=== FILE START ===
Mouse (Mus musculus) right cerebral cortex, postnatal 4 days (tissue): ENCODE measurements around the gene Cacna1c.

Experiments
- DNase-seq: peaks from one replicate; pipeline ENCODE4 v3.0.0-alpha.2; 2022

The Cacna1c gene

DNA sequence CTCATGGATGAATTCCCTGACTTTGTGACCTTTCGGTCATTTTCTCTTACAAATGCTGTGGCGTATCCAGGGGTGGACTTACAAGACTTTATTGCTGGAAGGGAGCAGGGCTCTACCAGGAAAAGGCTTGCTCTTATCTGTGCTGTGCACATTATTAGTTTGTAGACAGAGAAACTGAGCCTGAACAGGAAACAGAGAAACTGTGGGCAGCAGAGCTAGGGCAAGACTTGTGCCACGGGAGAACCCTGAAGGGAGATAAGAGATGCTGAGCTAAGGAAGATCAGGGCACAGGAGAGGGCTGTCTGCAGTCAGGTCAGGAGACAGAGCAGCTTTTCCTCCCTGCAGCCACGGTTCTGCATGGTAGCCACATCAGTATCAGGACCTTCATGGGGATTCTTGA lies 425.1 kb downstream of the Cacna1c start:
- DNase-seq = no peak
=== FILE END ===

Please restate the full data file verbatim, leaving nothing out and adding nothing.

Mouse (Mus musculus) right cerebral cortex, postnatal 4 days (tissue): ENCODE measurements around the gene Cacna1c.

Experiments
- DNase-seq: peaks from one replicate; pipeline ENCODE4 v3.0.0-alpha.2; 2022

The Cacna1c gene

DNA sequence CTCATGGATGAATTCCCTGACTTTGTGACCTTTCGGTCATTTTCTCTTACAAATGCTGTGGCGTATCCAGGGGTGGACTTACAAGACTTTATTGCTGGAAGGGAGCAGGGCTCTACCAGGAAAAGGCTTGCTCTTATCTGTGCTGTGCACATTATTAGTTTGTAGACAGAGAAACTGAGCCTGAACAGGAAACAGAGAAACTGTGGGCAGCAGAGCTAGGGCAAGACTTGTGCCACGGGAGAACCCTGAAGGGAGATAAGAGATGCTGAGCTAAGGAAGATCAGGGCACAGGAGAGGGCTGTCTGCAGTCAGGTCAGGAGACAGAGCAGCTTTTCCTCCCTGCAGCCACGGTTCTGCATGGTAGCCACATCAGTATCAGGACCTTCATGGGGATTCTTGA lies 425.1 kb downstream of the Cacna1c start:
- DNase-seq = no peak